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Large optical telescopes want to be located at high altitude (get above as much of the atmosphere as possible). I get the impression that there is also a preference for low latitude (see as much of the sky as possible). And perhaps also for a location with good weather, so that there will be as few cloudy nights in the year as possible? So for example, many large optical telescopes are on the summit of Mauna Kea, Hawaii; there is also McDonald Observatory in Texas.

Suppose you wanted to put large optical telescopes as far north as possible, but still meet the other requirements, what would be a good location? Looking for high mountains at northern latitudes is an obvious starting point, but how well would that meet the requirement of clear skies? For example, Mount Washington in New Hampshire is the highest peak in the north-eastern United States, but has notoriously terrible weather; this would be an important downside?

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You can (probably) do much better than Mount Washington, both in terms of latitude and air quality. For one, you're right about the weather. According to Wikipedia, it is a convergence point for several storm tracks and next to a breeding ground for low-pressure areas. This not only means a lot of clouds, but very turbulent air, which also lowers the quality of the sky. Also, at just a little shy of $2~km$ in height, you're going to find yourself in the middle of all these clouds, which won't be pleasant. Oh, and you should also consider the difficulties of actually building an observatory in such weather.

That being said, building a telescope at very high latitudes is certainly not a bad idea. On the other side of the globe, there is Ridge A on Antarctica, which is agreed to be "the best suited location on the surface of Earth for astronomical research".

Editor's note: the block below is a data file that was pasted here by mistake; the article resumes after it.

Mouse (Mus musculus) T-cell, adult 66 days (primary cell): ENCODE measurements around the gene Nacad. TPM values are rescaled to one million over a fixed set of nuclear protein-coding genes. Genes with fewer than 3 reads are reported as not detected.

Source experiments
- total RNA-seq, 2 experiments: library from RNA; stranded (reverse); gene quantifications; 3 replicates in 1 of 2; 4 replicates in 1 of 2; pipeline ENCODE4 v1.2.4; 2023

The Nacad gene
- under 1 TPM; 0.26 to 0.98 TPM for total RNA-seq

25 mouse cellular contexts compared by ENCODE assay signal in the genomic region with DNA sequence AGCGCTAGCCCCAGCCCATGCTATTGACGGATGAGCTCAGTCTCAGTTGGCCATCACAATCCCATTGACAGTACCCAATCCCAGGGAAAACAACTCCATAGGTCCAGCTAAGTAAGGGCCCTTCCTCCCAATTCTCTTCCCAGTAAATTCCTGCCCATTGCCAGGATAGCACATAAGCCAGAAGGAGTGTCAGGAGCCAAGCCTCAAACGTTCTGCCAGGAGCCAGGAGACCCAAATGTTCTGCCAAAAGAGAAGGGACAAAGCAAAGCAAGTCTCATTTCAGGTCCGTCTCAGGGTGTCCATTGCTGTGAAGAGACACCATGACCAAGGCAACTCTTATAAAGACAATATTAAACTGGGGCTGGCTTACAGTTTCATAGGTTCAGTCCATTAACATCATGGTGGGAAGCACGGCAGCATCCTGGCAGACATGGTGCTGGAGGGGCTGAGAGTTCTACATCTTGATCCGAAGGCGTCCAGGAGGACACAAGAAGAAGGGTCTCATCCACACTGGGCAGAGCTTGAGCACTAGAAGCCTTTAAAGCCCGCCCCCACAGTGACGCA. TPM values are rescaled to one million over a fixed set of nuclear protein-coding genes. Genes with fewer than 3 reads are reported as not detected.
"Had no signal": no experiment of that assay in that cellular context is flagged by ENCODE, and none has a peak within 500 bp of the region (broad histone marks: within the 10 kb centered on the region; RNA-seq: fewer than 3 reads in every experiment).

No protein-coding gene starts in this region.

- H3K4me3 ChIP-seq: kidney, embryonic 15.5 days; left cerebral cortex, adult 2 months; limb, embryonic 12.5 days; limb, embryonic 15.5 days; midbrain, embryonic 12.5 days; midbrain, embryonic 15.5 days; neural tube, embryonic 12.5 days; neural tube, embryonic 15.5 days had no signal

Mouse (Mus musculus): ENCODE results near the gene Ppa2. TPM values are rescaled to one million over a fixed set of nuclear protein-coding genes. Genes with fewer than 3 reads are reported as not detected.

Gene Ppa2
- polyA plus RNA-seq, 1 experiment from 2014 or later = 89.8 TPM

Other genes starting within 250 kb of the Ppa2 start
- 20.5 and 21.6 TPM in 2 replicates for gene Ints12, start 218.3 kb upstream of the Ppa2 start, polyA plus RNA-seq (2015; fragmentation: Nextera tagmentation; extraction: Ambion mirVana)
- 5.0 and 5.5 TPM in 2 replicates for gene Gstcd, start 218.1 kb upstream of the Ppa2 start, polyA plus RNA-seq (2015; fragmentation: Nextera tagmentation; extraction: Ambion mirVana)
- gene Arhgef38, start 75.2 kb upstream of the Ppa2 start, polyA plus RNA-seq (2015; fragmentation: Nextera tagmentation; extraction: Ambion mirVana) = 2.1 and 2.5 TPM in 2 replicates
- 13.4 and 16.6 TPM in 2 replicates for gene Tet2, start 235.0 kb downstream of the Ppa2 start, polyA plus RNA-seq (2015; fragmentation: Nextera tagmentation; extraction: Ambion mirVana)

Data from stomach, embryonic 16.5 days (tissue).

Yes, being located on low altitudes allows you to see more of the sky, but you can never see all of the sky at once. Observatories near the equator are great for studying a vast number of different objects over the course of the year. If you're doing a more specific study though (for example, if you want to observe a certain object every night during an extended period of time), you'll have to find yourself a more northern (or southern) observatory. On these higher latitudes, there is a bigger portion of the night sky that is visible throughout the year (constellations in these areas are called 'circumpolar'). This may be desirable for some specific projects.

Looking for good northern spots to build a telescope, we can indeed start by looking at mountains in the northern part of the world. If you take any topographic map of the northern hemisphere, you should immediately notice Greenland sticking out. The big issue with Greenland is that it's covered in a giant layer of ice. You can't build on ice; you'll get in trouble when it melts. We'll disregard that for now though, and we're interested in its highest peak: Gunnbjorn Fjeld. We're in luck here; Gunnbjorn Fjeld is not covered in ice, but is a rocky peak protruding through the ice. The major difficulty would be actually building there, but I'm going to take a wild guess here and claim that modern building techniques and machines could do it. So this is probably what you're looking for. I'm not an expert on the weather in Greenland though, so I can't say anything about that (I do know that it's cold, which is good, because that means the air is stable).

Alternative locations at northern latitudes would be Iceland (but that's probably a bad idea given its geologic activity) or Siberia. The highest point of Siberia is Klyuchevskaya Sopka (which is also a bad idea given that it's an active volcano). Apart from that, googling mountains in Siberia yields lots of peaks which may or may not be well-suited for an observatory. You could probably find a mountain in the Urals as well, but they are not as high as one would ideally want.

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    $\begingroup$ Ridge A is made of ice. If it's cold enough, ice is useful both to build on, and with. A high, inland point on the Greenland. I've cap, might be ideal $\endgroup$ – Steve Linton Apr 26 '18 at 21:26

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